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View Diary: Socialism — what it isn’t (117 comments)

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  •  You're missing the point (3+ / 0-)

    People want to live in a society where basic fairness is valued and, if necessary, enforced by law.

    The New Dealers (from whence much of “liberal” economics comes) had a central insight: unregulated capitalism tends to concentrate wealth, and thus power, in a smaller and smaller slice of people at the top of the economic pile. This eventually leads to crisis, because so much wealth is concentrated at the top that the rest of society does not have enough money to buy the products the elites are producing. Of course, elites can respond by loosening credit so that their workers can go into debt to buy their stuff, but eventually the credit cards are maxed, and then everything grinds to a halt. And by “grinds to a halt,” I mean, “people stop buying things, and then everyone – including the elites – stares terrified into the economic abyss.” See 1929 and 2008 for some sense of what that experience is like.

    Liberalism is designed to prevent capitalism from self-destructing by supporting the bargaining power of workers, restraining the myopic and ultimately self-destructive greed of the rich through progressive income taxes, and so on. It came to save capitalism, not to destroy it.

    The whole problem with the world is that fools and fanatics are always so certain of themselves, but wiser people so full of doubts. -Bertrand Russell

    by mftalbot on Thu Apr 04, 2013 at 02:00:03 PM PDT

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    •  I am not arguing against regulated capitalism (0+ / 0-)

      I am not arguing for a completely free market.  

      What I am saying is that socialism is a bad as unregulated capitalism.  The solution is somewhere in the middle: capitalism that allows people to get rich through talent, innovation, invention, and hard work, but is regulated enough so that everybody has an opportunity to better their own lives, and that happens by providing more people with the opportunity to gain the education and skills necessary, in our information-based economy, to make a better life for themselves and their families.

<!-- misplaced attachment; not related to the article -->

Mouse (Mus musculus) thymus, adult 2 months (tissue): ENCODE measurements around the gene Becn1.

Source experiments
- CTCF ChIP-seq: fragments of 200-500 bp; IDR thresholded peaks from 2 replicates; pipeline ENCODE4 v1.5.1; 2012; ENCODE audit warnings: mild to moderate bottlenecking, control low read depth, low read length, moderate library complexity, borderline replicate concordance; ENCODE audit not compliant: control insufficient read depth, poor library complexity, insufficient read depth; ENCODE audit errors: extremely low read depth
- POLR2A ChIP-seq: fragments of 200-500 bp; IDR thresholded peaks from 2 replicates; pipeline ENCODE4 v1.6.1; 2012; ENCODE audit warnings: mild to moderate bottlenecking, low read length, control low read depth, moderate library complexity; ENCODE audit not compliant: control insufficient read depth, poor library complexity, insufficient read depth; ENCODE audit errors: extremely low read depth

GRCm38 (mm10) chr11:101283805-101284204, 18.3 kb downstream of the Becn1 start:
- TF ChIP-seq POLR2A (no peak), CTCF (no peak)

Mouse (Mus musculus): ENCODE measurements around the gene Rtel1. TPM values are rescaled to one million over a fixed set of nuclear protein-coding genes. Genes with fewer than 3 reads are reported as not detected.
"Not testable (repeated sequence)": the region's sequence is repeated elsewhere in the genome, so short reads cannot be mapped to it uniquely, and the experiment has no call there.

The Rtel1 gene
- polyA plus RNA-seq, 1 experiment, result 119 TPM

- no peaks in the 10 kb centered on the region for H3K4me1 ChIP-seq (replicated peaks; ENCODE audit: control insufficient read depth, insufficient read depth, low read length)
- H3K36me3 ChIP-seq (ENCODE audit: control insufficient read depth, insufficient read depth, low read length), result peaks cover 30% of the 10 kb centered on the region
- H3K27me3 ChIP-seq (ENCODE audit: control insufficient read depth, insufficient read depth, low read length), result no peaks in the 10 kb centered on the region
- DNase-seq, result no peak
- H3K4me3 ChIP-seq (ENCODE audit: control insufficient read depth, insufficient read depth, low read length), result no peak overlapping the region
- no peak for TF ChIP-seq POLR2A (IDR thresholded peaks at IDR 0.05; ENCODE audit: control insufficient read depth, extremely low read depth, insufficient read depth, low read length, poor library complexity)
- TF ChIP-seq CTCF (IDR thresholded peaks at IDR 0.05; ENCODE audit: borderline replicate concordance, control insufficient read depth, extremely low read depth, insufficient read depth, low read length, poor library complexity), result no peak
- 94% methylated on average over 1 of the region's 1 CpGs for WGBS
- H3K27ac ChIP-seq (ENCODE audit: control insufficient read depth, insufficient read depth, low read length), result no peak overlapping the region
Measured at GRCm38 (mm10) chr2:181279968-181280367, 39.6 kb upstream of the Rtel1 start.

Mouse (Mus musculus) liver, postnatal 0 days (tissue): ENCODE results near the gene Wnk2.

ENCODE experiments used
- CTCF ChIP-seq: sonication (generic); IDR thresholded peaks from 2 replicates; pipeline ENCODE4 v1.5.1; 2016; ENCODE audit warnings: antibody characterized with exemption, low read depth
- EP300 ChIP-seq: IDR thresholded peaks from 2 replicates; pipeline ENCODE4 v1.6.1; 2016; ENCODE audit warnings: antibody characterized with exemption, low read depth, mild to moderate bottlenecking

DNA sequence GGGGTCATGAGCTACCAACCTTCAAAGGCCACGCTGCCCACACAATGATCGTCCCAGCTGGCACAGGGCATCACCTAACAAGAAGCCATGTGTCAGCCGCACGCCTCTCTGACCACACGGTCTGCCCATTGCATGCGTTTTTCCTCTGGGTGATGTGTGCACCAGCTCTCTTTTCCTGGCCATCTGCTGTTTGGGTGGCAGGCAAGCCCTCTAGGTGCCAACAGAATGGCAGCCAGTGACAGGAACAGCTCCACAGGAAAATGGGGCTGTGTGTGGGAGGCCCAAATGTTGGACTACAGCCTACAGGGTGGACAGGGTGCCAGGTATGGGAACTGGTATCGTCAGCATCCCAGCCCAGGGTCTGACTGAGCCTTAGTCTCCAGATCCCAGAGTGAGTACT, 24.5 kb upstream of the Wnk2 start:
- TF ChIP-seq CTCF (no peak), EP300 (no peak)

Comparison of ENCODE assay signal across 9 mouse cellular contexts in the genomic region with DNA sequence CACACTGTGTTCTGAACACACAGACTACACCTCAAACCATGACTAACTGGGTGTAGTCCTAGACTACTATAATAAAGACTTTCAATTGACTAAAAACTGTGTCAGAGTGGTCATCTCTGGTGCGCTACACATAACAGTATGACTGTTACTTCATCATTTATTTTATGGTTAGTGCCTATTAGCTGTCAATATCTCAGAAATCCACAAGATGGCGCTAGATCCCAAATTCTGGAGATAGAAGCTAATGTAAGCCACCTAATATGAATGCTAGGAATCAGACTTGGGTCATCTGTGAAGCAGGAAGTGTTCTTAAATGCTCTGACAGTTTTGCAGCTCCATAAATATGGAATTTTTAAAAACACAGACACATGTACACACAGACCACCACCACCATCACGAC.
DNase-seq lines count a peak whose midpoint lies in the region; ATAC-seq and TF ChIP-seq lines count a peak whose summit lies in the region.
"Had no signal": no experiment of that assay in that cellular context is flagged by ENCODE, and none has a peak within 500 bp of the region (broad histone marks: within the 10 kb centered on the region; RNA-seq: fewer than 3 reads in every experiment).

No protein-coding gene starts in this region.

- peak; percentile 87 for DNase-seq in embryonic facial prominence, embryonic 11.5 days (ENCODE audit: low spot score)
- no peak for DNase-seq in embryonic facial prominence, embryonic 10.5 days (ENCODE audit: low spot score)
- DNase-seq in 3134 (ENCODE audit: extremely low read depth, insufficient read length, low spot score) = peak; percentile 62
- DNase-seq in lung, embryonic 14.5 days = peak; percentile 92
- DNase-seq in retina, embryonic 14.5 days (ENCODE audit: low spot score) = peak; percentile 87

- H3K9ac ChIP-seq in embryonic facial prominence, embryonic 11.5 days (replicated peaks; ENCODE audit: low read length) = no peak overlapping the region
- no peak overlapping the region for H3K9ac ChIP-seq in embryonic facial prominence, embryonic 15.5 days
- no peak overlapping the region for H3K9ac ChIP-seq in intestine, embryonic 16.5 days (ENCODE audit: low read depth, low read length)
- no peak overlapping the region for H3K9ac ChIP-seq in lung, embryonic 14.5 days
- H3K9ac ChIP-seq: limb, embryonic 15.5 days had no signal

I'm no Bill Gates myself -- I'm a lawyer in a mid-size city (New Orleans).  I've managed to build a pretty good life for my family and my children, largely because I worked really hard in school, sacrificed seven years of my life post-high school, and have been working 50-60 hours a week on average ever since.  I have no desire to take away the wealth of zillionaires like Al Copeland, who started with a little chicken stand in Arabi, Louisiana and built Popeye's Fried Chicken.  What I do think we ought to do is more to see to it that everybody has the opportunity to get marketable skills (a marketable vocation, or college, if they want to and have the scholastic skills) to make a better life for themselves.  And we should provide a social saftety net for people who cannot take care of themselves.  That's the regulation of capitalism I would favor.  

      •  And Al Copeland's reward... (0+ / 0-)

        is that he gets to be on top, from which lofty perch he cannot complain.  

        The '60s were simply an attempt to get the 21st Century started early; don't mistake an unfulfilled dream for a lost one. A dream has no deadline!

        by Panurge on Thu Apr 04, 2013 at 06:24:19 PM PDT

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